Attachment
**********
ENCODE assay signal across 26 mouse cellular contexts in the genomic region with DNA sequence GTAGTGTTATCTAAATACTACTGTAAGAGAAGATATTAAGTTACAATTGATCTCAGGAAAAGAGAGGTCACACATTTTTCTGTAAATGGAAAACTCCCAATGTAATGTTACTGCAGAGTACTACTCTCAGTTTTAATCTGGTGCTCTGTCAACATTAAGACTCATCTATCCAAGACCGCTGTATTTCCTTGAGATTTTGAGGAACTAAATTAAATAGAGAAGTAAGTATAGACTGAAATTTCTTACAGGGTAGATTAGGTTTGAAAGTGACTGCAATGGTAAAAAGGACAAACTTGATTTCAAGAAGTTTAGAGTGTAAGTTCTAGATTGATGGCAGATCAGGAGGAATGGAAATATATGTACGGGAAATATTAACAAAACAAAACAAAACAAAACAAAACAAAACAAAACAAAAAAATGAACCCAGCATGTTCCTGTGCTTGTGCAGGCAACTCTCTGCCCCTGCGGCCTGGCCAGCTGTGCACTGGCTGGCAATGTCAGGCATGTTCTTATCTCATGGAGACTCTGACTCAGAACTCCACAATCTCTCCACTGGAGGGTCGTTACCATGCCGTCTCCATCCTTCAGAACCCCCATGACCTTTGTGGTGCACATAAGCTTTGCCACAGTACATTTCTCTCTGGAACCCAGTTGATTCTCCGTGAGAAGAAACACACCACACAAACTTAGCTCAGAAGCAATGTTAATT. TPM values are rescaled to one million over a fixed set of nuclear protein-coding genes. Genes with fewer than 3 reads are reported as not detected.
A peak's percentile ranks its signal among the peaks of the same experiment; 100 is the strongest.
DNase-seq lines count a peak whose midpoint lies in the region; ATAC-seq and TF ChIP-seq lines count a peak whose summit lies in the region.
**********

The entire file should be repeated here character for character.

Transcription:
ENCODE assay signal across 26 mouse cellular contexts in the genomic region with DNA sequence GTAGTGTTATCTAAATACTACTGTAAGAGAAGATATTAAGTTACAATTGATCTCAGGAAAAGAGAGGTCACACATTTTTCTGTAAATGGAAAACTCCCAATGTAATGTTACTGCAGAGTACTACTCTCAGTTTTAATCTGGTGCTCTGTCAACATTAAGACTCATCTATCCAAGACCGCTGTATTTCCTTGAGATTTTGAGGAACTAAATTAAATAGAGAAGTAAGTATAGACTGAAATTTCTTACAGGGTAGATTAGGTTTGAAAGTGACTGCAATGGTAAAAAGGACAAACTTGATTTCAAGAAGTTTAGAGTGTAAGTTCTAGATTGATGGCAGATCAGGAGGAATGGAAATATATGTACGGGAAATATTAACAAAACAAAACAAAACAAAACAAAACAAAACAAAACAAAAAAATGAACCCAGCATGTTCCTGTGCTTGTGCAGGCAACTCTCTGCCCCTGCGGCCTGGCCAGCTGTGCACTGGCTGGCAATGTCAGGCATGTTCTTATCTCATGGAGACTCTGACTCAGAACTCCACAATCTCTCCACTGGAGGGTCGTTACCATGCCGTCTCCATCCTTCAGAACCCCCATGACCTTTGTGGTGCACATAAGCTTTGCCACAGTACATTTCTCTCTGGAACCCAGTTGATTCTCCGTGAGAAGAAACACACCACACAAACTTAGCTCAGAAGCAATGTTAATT. TPM values are rescaled to one million over a fixed set of nuclear protein-coding genes. Genes with fewer than 3 reads are reported as not detected.
A peak's percentile ranks its signal among the peaks of the same experiment; 100 is the strongest.
DNase-seq lines count a peak whose midpoint lies in the region; ATAC-seq and TF ChIP-seq lines count a peak whose summit lies in the region.